If you’ve read my book The Fire Within, you may remember that the first quote in the book is from Harry Potter. Dumbledore says, “Happiness can be found, even in the darkest of times, if one only remembers to turn on the light.” What I love about this quote is that it isn’t magic that turns on the light. It’s not a student or another magical creature. It’s not one of the people from the Ministry of Magic or some unicorn from the forest. One must remember to turn on the light themselves. When we discuss educator engagement, this same principle applies. If we are waiting around for someone else to re-engage us, it’s simply not going to happen. We are responsible for our own lights, if only we remember to find it and turn it on and watch for the moments that light us up.

I have been working with the School District of Philadelphia in a consultant role and recently spent a week in the district. I have an incredible amount of respect for the administrators and instructional coaches I work with, as well as the teachers and students I have been able to visit. They are seriously wonderful people with exceptional talents. As a consultant, it can be difficult to go into a district and have any hope of creating change. After all, I go in blind with no foundation of a relationship to guide me, but their openness to advice and growth and their accommodative nature has made my job easy. Even down to one of their awesome coaches, Desmond Hasty, going above and beyond, knocking on a food truck window to get me lunch when I hadn’t had time to eat anything all day.

My light-up moment came late in the week when I was walking out of a meeting and heading to a classroom. I hadn’t done anything spectacular that week, but the students had been exceptionally sweet. I had gotten compliments: “You look nice today, Miss” from a fourth grader and the most heartwarming smiles from kids ages kindergarten to seniors that I had never met. I was able to talk a second grader down from running from the classroom and listened to a technology integration coach tell me of a recent experience where she brought the students successfully through a five minute mindfulness practice and the difference it made after I had suggested she dig further into social-emotional learning.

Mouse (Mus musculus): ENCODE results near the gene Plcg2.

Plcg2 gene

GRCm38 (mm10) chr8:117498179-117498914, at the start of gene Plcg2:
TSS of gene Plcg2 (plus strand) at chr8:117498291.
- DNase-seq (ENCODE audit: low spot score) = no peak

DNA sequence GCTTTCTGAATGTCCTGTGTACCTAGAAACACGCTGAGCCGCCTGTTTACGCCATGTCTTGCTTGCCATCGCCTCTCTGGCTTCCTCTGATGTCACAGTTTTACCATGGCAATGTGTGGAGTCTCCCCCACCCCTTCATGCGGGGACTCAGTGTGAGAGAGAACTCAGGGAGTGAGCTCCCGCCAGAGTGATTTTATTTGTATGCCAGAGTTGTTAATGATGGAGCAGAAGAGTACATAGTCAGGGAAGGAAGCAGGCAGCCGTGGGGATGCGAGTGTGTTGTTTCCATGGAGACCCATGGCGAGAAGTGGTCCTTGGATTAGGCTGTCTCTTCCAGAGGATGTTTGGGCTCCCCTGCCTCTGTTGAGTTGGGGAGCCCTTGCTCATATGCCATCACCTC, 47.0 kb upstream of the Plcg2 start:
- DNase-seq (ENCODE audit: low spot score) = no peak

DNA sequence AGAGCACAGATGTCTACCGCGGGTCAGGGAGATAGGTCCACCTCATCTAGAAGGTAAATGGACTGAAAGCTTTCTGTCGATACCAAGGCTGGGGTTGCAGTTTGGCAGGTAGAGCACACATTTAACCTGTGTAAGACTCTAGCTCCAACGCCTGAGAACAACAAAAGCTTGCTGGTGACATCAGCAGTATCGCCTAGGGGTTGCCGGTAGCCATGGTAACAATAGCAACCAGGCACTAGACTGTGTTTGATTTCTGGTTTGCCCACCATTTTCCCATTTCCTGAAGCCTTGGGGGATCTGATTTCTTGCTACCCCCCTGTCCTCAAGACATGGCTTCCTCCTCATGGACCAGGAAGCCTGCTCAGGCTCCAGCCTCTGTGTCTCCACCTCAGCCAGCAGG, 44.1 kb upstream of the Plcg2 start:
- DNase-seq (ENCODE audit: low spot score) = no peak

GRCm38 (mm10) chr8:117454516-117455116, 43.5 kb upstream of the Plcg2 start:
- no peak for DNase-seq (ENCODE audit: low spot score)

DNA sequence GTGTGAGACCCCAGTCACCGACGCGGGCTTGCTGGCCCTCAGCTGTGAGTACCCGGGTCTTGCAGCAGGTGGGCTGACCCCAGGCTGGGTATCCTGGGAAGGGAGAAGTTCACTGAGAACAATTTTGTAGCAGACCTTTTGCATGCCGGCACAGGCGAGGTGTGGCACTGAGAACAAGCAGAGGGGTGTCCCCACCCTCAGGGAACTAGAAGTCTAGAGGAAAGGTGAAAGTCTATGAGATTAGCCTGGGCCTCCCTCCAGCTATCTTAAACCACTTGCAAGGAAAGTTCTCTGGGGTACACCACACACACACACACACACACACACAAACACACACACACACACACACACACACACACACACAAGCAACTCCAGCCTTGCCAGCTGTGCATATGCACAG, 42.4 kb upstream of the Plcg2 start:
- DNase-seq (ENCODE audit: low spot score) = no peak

But when I was walking out of the meeting and down the hall I became overwhelmed with emotion and I heard a little voice in my head that said this is why you’re here. And not here as in Philly, here as in the bigger question of why I’m on this Earth. That was the light, and I flipped it on when I was open to noticing it. This is one of the things that keeps me engaged in my job. I harness these feelings and when things get hard I take time to bring them back and balance out the negative with the positive.

There are so many negative things that are easy to get lost in day-to-day: the struggles of the students and how they get brought to school, the politics, building issues, contract negotiations, micromanagement…the list goes on and on. But, there are signs for us to watch for that we are doing the right thing. That we are exactly where we are supposed to be and we are making a difference that few people may be willing to recognize. They are there, but we need to be open to feeling them. And then, when they happen, you can just take a moment to bask in that light and remember why you’re in education to begin with.

Why I’m Not Choosing A #OneWord

Because it’s the beginning of the new year I have been watching everyone put out tweets and posts about New Year’s resolutions and participating in the One Word movement. I’ve never done New Year’s resolutions. I’ve always felt that, for me and because I’m a major ongoing project, creating goals and meeting them and creating new ones were also ongoing in order to be the most effective. If I did create a goal at a specific time, it was at the beginning of the school year as that is how my internal calendar works. Because I’m a teacher. And New Years is in September.

The #OneWord movement, however, I had been participating in for years. I had even joked about having one of my one words, relentless, tattooed on my body because I was so serious about my choice. And it helped me that year. Whenever I felt like I wanted to give up I started thinking about living up to the potency of that word and did what I needed to do anyway. I do think it can be a great practice and really reminds me of setting a year-long intention which would be essentially practicing mindfulness. Ideally, as long as everything you do is sent through the lens of your one word then you are staying in the moment and reflecting on your actions. Therefore, mindfulness.

Last year, I started to feel irritated about trying to find my one word and I wasn’t sure why. I tried stepping into the feeling to find the reason and when I asked myself why I was doing it, the first thought that came to mind was because everyone else was. Yikes. While doing something because everyone else is can be a reason, it shouldn’t ever be the only or first one. I also realized the feeling wasn’t about picking one word, it was about picking only that one word. Basically, I wanted more. More direction. More impact. More of a chance to punt or adjust my sails if needed. I felt like choosing the one word was the equivalent to putting me in a box for a year and I didn’t want to feel that way about something that I’d spend so much time choosing. Also, I wanted to be able to move forward from that growth prior to a year. I wanted to master that way before a year. What was the hangup then? Time. The energy it took to choose that one special word. The feeling that by choosing one word I may be held back. I am not the same person I was a year ago, and I won’t be the same person I am now a year from this day. The idea that one word will fit me 365 days from now feels uncomfortable mainly because I hope to goodness that I’m different then than I am now. Different because I’ve grown.